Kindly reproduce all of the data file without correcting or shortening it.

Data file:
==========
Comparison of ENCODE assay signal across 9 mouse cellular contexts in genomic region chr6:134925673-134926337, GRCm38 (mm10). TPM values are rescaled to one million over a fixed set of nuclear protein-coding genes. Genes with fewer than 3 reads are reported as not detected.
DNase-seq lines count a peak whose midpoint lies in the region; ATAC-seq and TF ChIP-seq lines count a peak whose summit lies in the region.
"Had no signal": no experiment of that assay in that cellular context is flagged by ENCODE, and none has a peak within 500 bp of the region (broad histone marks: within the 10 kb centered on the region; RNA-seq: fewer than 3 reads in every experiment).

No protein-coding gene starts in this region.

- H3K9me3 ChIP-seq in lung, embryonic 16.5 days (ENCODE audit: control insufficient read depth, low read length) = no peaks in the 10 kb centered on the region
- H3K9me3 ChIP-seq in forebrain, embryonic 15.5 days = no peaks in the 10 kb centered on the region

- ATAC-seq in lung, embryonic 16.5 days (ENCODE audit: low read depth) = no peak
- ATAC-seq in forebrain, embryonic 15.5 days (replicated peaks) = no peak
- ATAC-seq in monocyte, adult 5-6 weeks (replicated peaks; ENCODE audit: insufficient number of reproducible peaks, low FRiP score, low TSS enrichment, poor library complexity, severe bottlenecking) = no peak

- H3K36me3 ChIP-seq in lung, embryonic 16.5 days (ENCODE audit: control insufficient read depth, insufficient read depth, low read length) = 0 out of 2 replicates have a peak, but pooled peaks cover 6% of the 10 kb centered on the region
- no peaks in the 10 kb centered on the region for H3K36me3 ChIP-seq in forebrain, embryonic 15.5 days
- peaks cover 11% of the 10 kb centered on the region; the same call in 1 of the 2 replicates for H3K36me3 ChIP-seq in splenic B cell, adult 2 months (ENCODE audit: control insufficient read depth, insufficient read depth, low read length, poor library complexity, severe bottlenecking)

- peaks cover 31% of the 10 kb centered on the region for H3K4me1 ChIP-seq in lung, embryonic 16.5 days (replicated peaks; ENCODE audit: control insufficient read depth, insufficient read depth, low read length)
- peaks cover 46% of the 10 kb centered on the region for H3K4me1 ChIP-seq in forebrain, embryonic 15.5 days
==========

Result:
Comparison of ENCODE assay signal across 9 mouse cellular contexts in genomic region chr6:134925673-134926337, GRCm38 (mm10). TPM values are rescaled to one million over a fixed set of nuclear protein-coding genes. Genes with fewer than 3 reads are reported as not detected.
DNase-seq lines count a peak whose midpoint lies in the region; ATAC-seq and TF ChIP-seq lines count a peak whose summit lies in the region.
"Had no signal": no experiment of that assay in that cellular context is flagged by ENCODE, and none has a peak within 500 bp of the region (broad histone marks: within the 10 kb centered on the region; RNA-seq: fewer than 3 reads in every experiment).

No protein-coding gene starts in this region.

- H3K9me3 ChIP-seq in lung, embryonic 16.5 days (ENCODE audit: control insufficient read depth, low read length) = no peaks in the 10 kb centered on the region
- H3K9me3 ChIP-seq in forebrain, embryonic 15.5 days = no peaks in the 10 kb centered on the region

- ATAC-seq in lung, embryonic 16.5 days (ENCODE audit: low read depth) = no peak
- ATAC-seq in forebrain, embryonic 15.5 days (replicated peaks) = no peak
- ATAC-seq in monocyte, adult 5-6 weeks (replicated peaks; ENCODE audit: insufficient number of reproducible peaks, low FRiP score, low TSS enrichment, poor library complexity, severe bottlenecking) = no peak

- H3K36me3 ChIP-seq in lung, embryonic 16.5 days (ENCODE audit: control insufficient read depth, insufficient read depth, low read length) = 0 out of 2 replicates have a peak, but pooled peaks cover 6% of the 10 kb centered on the region
- no peaks in the 10 kb centered on the region for H3K36me3 ChIP-seq in forebrain, embryonic 15.5 days
- peaks cover 11% of the 10 kb centered on the region; the same call in 1 of the 2 replicates for H3K36me3 ChIP-seq in splenic B cell, adult 2 months (ENCODE audit: control insufficient read depth, insufficient read depth, low read length, poor library complexity, severe bottlenecking)

- peaks cover 31% of the 10 kb centered on the region for H3K4me1 ChIP-seq in lung, embryonic 16.5 days (replicated peaks; ENCODE audit: control insufficient read depth, insufficient read depth, low read length)
- peaks cover 46% of the 10 kb centered on the region for H3K4me1 ChIP-seq in forebrain, embryonic 15.5 days